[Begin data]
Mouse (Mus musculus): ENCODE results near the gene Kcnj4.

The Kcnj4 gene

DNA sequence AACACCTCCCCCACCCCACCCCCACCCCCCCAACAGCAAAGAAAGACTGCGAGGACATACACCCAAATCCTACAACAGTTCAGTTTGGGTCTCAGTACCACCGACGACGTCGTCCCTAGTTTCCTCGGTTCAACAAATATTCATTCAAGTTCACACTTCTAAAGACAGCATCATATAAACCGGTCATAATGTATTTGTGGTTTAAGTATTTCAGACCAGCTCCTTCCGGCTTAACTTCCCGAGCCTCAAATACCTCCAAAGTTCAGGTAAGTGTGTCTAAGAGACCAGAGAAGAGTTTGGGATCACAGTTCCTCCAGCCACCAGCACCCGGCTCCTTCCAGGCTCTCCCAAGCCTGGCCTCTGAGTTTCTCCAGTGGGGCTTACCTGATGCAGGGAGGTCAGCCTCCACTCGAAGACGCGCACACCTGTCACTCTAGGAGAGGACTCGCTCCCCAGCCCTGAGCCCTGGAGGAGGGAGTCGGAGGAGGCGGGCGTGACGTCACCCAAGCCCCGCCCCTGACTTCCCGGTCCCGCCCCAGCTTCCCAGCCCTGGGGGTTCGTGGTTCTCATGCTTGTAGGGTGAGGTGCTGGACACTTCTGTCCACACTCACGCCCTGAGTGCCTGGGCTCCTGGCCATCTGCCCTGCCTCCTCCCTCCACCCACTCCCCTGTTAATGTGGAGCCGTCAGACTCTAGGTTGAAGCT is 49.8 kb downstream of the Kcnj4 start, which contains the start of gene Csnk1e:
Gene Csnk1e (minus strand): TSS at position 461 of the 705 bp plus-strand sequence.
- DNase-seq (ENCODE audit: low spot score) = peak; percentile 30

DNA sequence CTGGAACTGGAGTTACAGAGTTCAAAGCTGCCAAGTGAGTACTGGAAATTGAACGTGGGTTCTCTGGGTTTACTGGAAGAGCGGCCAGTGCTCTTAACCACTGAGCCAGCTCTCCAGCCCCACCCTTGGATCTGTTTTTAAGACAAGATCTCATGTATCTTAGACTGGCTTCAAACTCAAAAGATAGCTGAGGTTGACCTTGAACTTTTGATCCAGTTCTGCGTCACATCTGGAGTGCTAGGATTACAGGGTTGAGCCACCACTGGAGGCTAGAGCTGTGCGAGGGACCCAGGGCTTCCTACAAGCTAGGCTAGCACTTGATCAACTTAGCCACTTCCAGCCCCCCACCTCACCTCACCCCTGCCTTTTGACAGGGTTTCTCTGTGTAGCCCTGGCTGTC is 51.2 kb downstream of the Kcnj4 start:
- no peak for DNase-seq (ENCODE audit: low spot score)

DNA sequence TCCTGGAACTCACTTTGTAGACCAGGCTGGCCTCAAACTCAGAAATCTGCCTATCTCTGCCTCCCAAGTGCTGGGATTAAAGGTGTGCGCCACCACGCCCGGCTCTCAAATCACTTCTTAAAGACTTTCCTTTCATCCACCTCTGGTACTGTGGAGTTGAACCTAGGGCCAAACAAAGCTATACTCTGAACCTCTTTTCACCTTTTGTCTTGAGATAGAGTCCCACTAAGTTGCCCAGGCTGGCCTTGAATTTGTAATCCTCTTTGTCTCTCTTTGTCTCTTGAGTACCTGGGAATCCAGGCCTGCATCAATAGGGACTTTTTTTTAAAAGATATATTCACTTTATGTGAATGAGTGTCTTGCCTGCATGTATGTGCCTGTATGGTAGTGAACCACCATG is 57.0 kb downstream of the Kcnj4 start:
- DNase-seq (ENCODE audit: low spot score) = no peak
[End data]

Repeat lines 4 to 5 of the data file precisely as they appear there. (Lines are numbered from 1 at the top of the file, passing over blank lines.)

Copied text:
Gene Csnk1e (minus strand): TSS at position 461 of the 705 bp plus-strand sequence.
- DNase-seq (ENCODE audit: low spot score) = peak; percentile 30